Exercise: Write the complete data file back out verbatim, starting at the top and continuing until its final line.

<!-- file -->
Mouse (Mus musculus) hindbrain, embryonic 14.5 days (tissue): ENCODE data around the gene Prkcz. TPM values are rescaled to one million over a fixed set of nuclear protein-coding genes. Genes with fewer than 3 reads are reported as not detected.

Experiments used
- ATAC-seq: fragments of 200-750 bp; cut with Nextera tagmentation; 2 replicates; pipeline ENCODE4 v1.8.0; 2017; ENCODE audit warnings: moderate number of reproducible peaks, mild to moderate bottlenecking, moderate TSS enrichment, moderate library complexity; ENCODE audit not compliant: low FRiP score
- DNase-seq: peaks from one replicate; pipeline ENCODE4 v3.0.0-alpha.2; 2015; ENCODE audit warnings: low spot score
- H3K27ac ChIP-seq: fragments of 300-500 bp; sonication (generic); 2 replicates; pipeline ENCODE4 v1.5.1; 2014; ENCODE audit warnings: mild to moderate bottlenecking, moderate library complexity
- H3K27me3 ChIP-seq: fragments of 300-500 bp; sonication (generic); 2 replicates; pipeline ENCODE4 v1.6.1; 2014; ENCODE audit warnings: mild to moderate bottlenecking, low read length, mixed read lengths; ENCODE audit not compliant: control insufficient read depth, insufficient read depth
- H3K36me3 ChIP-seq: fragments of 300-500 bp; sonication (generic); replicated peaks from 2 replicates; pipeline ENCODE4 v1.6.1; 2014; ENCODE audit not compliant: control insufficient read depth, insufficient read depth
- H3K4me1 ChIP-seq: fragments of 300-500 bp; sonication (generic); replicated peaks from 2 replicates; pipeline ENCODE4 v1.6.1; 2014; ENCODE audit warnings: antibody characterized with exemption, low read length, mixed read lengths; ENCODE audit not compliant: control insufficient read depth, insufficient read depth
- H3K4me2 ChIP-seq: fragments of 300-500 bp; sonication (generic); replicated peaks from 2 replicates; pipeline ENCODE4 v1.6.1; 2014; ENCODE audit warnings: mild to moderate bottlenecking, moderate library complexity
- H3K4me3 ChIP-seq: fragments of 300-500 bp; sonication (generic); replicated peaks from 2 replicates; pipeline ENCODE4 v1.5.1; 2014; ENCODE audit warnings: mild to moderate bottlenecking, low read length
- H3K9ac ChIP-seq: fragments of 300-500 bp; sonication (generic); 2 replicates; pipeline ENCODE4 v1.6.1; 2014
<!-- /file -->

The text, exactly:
Mouse (Mus musculus) hindbrain, embryonic 14.5 days (tissue): ENCODE data around the gene Prkcz. TPM values are rescaled to one million over a fixed set of nuclear protein-coding genes. Genes with fewer than 3 reads are reported as not detected.

Experiments used
- ATAC-seq: fragments of 200-750 bp; cut with Nextera tagmentation; 2 replicates; pipeline ENCODE4 v1.8.0; 2017; ENCODE audit warnings: moderate number of reproducible peaks, mild to moderate bottlenecking, moderate TSS enrichment, moderate library complexity; ENCODE audit not compliant: low FRiP score
- DNase-seq: peaks from one replicate; pipeline ENCODE4 v3.0.0-alpha.2; 2015; ENCODE audit warnings: low spot score
- H3K27ac ChIP-seq: fragments of 300-500 bp; sonication (generic); 2 replicates; pipeline ENCODE4 v1.5.1; 2014; ENCODE audit warnings: mild to moderate bottlenecking, moderate library complexity
- H3K27me3 ChIP-seq: fragments of 300-500 bp; sonication (generic); 2 replicates; pipeline ENCODE4 v1.6.1; 2014; ENCODE audit warnings: mild to moderate bottlenecking, low read length, mixed read lengths; ENCODE audit not compliant: control insufficient read depth, insufficient read depth
- H3K36me3 ChIP-seq: fragments of 300-500 bp; sonication (generic); replicated peaks from 2 replicates; pipeline ENCODE4 v1.6.1; 2014; ENCODE audit not compliant: control insufficient read depth, insufficient read depth
- H3K4me1 ChIP-seq: fragments of 300-500 bp; sonication (generic); replicated peaks from 2 replicates; pipeline ENCODE4 v1.6.1; 2014; ENCODE audit warnings: antibody characterized with exemption, low read length, mixed read lengths; ENCODE audit not compliant: control insufficient read depth, insufficient read depth
- H3K4me2 ChIP-seq: fragments of 300-500 bp; sonication (generic); replicated peaks from 2 replicates; pipeline ENCODE4 v1.6.1; 2014; ENCODE audit warnings: mild to moderate bottlenecking, moderate library complexity
- H3K4me3 ChIP-seq: fragments of 300-500 bp; sonication (generic); replicated peaks from 2 replicates; pipeline ENCODE4 v1.5.1; 2014; ENCODE audit warnings: mild to moderate bottlenecking, low read length
- H3K9ac ChIP-seq: fragments of 300-500 bp; sonication (generic); 2 replicates; pipeline ENCODE4 v1.6.1; 2014